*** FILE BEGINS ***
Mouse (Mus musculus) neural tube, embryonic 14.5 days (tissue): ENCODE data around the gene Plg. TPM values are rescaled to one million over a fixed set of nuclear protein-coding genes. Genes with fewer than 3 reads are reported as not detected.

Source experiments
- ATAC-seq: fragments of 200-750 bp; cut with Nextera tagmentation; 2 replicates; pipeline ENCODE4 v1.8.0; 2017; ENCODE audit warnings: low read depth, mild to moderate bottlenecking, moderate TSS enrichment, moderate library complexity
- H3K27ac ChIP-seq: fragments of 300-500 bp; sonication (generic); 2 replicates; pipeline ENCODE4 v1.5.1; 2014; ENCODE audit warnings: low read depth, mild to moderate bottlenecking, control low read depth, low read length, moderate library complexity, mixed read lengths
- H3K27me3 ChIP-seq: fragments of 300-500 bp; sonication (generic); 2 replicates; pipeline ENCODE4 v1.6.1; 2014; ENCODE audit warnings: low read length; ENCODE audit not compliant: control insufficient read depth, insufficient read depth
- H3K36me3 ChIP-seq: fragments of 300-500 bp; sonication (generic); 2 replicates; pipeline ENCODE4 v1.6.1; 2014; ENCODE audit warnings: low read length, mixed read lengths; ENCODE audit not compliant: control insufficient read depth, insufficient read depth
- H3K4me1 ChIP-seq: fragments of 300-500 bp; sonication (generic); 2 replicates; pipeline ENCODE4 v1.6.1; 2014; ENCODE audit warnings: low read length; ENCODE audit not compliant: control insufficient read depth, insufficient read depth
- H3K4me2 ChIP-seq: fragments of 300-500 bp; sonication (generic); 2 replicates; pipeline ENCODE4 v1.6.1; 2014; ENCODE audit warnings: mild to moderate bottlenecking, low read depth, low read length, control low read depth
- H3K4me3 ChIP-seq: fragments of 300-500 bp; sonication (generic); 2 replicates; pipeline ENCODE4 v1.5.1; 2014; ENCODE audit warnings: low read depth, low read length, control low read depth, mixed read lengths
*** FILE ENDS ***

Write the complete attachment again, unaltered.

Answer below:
Mouse (Mus musculus) neural tube, embryonic 14.5 days (tissue): ENCODE data around the gene Plg. TPM values are rescaled to one million over a fixed set of nuclear protein-coding genes. Genes with fewer than 3 reads are reported as not detected.

Source experiments
- ATAC-seq: fragments of 200-750 bp; cut with Nextera tagmentation; 2 replicates; pipeline ENCODE4 v1.8.0; 2017; ENCODE audit warnings: low read depth, mild to moderate bottlenecking, moderate TSS enrichment, moderate library complexity
- H3K27ac ChIP-seq: fragments of 300-500 bp; sonication (generic); 2 replicates; pipeline ENCODE4 v1.5.1; 2014; ENCODE audit warnings: low read depth, mild to moderate bottlenecking, control low read depth, low read length, moderate library complexity, mixed read lengths
- H3K27me3 ChIP-seq: fragments of 300-500 bp; sonication (generic); 2 replicates; pipeline ENCODE4 v1.6.1; 2014; ENCODE audit warnings: low read length; ENCODE audit not compliant: control insufficient read depth, insufficient read depth
- H3K36me3 ChIP-seq: fragments of 300-500 bp; sonication (generic); 2 replicates; pipeline ENCODE4 v1.6.1; 2014; ENCODE audit warnings: low read length, mixed read lengths; ENCODE audit not compliant: control insufficient read depth, insufficient read depth
- H3K4me1 ChIP-seq: fragments of 300-500 bp; sonication (generic); 2 replicates; pipeline ENCODE4 v1.6.1; 2014; ENCODE audit warnings: low read length; ENCODE audit not compliant: control insufficient read depth, insufficient read depth
- H3K4me2 ChIP-seq: fragments of 300-500 bp; sonication (generic); 2 replicates; pipeline ENCODE4 v1.6.1; 2014; ENCODE audit warnings: mild to moderate bottlenecking, low read depth, low read length, control low read depth
- H3K4me3 ChIP-seq: fragments of 300-500 bp; sonication (generic); 2 replicates; pipeline ENCODE4 v1.5.1; 2014; ENCODE audit warnings: low read depth, low read length, control low read depth, mixed read lengths